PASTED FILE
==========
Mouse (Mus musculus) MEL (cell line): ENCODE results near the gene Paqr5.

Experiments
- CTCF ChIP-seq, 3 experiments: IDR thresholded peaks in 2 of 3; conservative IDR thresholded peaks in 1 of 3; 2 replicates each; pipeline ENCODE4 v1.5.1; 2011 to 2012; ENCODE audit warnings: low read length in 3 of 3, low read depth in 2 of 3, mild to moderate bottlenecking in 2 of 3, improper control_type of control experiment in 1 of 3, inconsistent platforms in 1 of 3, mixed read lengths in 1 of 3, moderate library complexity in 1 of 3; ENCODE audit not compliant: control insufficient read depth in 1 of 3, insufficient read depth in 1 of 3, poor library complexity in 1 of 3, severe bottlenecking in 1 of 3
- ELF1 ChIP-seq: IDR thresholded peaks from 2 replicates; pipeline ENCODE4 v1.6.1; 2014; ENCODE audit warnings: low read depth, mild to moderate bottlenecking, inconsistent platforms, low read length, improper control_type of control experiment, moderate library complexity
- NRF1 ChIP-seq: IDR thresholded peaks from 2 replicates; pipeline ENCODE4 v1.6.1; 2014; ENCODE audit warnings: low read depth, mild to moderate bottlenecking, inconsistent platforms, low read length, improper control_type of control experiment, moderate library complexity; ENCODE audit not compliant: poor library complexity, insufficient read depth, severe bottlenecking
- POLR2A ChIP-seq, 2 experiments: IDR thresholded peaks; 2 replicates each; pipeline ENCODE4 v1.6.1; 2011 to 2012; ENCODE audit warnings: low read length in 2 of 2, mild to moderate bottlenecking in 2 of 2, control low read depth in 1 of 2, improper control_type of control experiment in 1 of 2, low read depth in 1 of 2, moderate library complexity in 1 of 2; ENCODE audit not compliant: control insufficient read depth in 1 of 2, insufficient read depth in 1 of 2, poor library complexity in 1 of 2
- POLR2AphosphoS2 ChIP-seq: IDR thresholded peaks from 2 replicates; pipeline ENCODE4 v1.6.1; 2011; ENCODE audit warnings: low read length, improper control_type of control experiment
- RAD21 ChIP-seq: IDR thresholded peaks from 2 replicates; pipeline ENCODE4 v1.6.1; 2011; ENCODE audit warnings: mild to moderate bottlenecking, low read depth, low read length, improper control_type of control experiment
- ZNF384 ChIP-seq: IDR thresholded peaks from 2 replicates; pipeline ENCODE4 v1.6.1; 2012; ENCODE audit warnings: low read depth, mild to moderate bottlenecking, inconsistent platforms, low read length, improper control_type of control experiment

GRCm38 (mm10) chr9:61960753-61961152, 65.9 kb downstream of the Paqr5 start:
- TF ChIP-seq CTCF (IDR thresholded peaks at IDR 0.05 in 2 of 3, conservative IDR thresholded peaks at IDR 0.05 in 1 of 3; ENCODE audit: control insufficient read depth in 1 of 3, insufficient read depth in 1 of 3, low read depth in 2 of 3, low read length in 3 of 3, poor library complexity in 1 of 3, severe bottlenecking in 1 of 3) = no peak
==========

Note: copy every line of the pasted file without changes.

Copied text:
Mouse (Mus musculus) MEL (cell line): ENCODE results near the gene Paqr5.

Experiments
- CTCF ChIP-seq, 3 experiments: IDR thresholded peaks in 2 of 3; conservative IDR thresholded peaks in 1 of 3; 2 replicates each; pipeline ENCODE4 v1.5.1; 2011 to 2012; ENCODE audit warnings: low read length in 3 of 3, low read depth in 2 of 3, mild to moderate bottlenecking in 2 of 3, improper control_type of control experiment in 1 of 3, inconsistent platforms in 1 of 3, mixed read lengths in 1 of 3, moderate library complexity in 1 of 3; ENCODE audit not compliant: control insufficient read depth in 1 of 3, insufficient read depth in 1 of 3, poor library complexity in 1 of 3, severe bottlenecking in 1 of 3
- ELF1 ChIP-seq: IDR thresholded peaks from 2 replicates; pipeline ENCODE4 v1.6.1; 2014; ENCODE audit warnings: low read depth, mild to moderate bottlenecking, inconsistent platforms, low read length, improper control_type of control experiment, moderate library complexity
- NRF1 ChIP-seq: IDR thresholded peaks from 2 replicates; pipeline ENCODE4 v1.6.1; 2014; ENCODE audit warnings: low read depth, mild to moderate bottlenecking, inconsistent platforms, low read length, improper control_type of control experiment, moderate library complexity; ENCODE audit not compliant: poor library complexity, insufficient read depth, severe bottlenecking
- POLR2A ChIP-seq, 2 experiments: IDR thresholded peaks; 2 replicates each; pipeline ENCODE4 v1.6.1; 2011 to 2012; ENCODE audit warnings: low read length in 2 of 2, mild to moderate bottlenecking in 2 of 2, control low read depth in 1 of 2, improper control_type of control experiment in 1 of 2, low read depth in 1 of 2, moderate library complexity in 1 of 2; ENCODE audit not compliant: control insufficient read depth in 1 of 2, insufficient read depth in 1 of 2, poor library complexity in 1 of 2
- POLR2AphosphoS2 ChIP-seq: IDR thresholded peaks from 2 replicates; pipeline ENCODE4 v1.6.1; 2011; ENCODE audit warnings: low read length, improper control_type of control experiment
- RAD21 ChIP-seq: IDR thresholded peaks from 2 replicates; pipeline ENCODE4 v1.6.1; 2011; ENCODE audit warnings: mild to moderate bottlenecking, low read depth, low read length, improper control_type of control experiment
- ZNF384 ChIP-seq: IDR thresholded peaks from 2 replicates; pipeline ENCODE4 v1.6.1; 2012; ENCODE audit warnings: low read depth, mild to moderate bottlenecking, inconsistent platforms, low read length, improper control_type of control experiment

GRCm38 (mm10) chr9:61960753-61961152, 65.9 kb downstream of the Paqr5 start:
- TF ChIP-seq CTCF (IDR thresholded peaks at IDR 0.05 in 2 of 3, conservative IDR thresholded peaks at IDR 0.05 in 1 of 3; ENCODE audit: control insufficient read depth in 1 of 3, insufficient read depth in 1 of 3, low read depth in 2 of 3, low read length in 3 of 3, poor library complexity in 1 of 3, severe bottlenecking in 1 of 3) = no peak